Faith and Mind

Can Faith be an Additional Resource for Mind?

Killian Meara
February 02, 2020

Faith as an Additional Resource for Mind

Today’s world seems to be increasingly irreligious. In point of fact, 16% of the global population describe themselves as “religiously unaffiliated”, which is more than any other time in our history. However, while more people no longer believe in a religion, religious faith in the population is also still expected to grow.  This is because as the population as a whole enlarges, there will be more people who are born having faith. Due to both of these beliefs, or lack thereof, growing larger, many people have been arguing whether faith and belief in religion has a positive or negative impact upon one’s life. In other words, can faith be beneficial to and a resource for, the mind?

What is Faith?

In the religious sense, faith is defined as loyalty to God, or belief in doctrines of a certain religion. The most important aspect of this definition, though, is that there is no proof or evidence that those beliefs are true. Therefore, in order for one to have religious faith, they must believe certain things that they may not ever be able to confirm.

Faith as a Negative

It is popular today, among those with no faith in God, to hold the notion that faith and reason are incompatible. They say that religion not only has a negative impact on the mind but that it has a negative impact on society. Most of the world’s poorest countries also have the highest parentage of religious faith. It is obvious that being destitute is not healthy and therefore has a negative impact on one’s mind. Religion also makes people believe things that are harmful to themselves and others. For instance, it has been shown that abstinence-only education, which is supported by many religions, increases teen pregnancy. Depression and many other mental health problems have been linked to teenagers who have become pregnant. Devout religious faith and beliefs have also been connected with cognitive impairments. Some people with a strong faith in God have been shown to rely greater on intuitive thought, which is often more deceiving than analytic thought.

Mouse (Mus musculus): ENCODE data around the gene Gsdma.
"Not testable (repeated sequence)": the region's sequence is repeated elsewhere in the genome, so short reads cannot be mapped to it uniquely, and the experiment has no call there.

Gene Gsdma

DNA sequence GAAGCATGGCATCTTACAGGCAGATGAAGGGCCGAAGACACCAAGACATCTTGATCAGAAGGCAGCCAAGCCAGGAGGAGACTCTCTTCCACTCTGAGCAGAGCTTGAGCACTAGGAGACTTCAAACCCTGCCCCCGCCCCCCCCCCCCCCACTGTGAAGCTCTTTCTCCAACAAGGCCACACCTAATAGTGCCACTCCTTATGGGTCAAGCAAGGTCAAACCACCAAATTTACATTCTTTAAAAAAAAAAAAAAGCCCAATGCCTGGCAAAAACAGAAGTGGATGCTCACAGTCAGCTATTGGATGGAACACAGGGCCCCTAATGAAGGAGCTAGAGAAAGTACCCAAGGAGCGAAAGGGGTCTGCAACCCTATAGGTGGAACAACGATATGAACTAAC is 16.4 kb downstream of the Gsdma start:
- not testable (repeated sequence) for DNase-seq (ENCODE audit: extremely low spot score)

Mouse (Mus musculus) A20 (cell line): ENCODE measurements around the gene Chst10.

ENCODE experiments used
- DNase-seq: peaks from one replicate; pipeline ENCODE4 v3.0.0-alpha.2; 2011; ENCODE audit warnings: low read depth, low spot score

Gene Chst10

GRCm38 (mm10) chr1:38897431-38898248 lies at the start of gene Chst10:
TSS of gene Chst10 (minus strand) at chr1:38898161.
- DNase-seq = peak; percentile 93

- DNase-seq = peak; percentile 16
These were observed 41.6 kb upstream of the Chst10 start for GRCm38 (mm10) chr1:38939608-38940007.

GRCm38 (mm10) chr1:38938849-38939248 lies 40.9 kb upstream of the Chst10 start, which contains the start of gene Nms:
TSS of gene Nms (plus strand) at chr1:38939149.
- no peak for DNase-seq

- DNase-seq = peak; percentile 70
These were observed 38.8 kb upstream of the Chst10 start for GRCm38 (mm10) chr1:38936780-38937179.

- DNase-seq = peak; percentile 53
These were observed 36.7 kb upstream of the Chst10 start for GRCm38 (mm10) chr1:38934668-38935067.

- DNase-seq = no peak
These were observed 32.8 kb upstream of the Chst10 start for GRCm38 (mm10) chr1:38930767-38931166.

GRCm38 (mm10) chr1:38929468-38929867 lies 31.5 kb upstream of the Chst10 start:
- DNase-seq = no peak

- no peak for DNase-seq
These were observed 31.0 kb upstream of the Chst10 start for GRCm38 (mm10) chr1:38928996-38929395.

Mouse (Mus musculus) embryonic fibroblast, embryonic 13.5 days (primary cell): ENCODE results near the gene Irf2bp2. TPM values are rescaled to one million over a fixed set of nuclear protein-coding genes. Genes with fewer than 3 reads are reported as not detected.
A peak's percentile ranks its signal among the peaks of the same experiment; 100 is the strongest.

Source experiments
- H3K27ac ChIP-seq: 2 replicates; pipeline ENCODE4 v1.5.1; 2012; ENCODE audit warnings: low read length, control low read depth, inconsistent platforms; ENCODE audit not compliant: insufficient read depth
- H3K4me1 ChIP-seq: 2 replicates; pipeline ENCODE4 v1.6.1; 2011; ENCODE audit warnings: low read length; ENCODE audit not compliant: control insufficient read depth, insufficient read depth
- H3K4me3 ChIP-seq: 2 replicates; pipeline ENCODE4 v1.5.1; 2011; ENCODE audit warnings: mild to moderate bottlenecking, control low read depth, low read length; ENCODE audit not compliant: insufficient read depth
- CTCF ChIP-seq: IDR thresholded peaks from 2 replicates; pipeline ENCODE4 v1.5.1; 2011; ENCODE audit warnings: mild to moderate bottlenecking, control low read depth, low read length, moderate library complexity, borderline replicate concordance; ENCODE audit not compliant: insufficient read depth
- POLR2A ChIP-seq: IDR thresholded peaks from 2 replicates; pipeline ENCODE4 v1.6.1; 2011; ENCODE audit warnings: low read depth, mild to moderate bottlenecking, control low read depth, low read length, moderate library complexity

What Faith Can Do

People who have faith and belief in religion argue that there are many different benefits to having a strong spirituality and faith in god. There has been plenty of evidence found to back this reasoning up. For example, people with strong religious faith have been shown to be able to cope better with stress and illness. This same study concluded that strong faith and belief in religion allows people to adjust to health problems more readily, both mental and physiological. There have also been findings that suggested that the inclusion of readings from the bible and prayer can benefit someone’s therapy and recovery from mental illness. People of religious faith also have a strong support network, which can be a resource if one should ever need anything or was having trouble. Having faith has also been linked to better life satisfaction and higher levels of happiness.

It's Up to an Individual to Decide

It is without a doubt that religious faith can have both positive and negative impacts on one’s mind. On the negative side, faith in God may have some bad side-effects, both internally and externally. On the other hand, research has shown that faith and belief are strongly correlated with many beneficial things. There are sound arguments on both sides. Obviously, faith as an additional resource for one’s mind must be evaluated on a case by case basis. It is up to the individual to decide.

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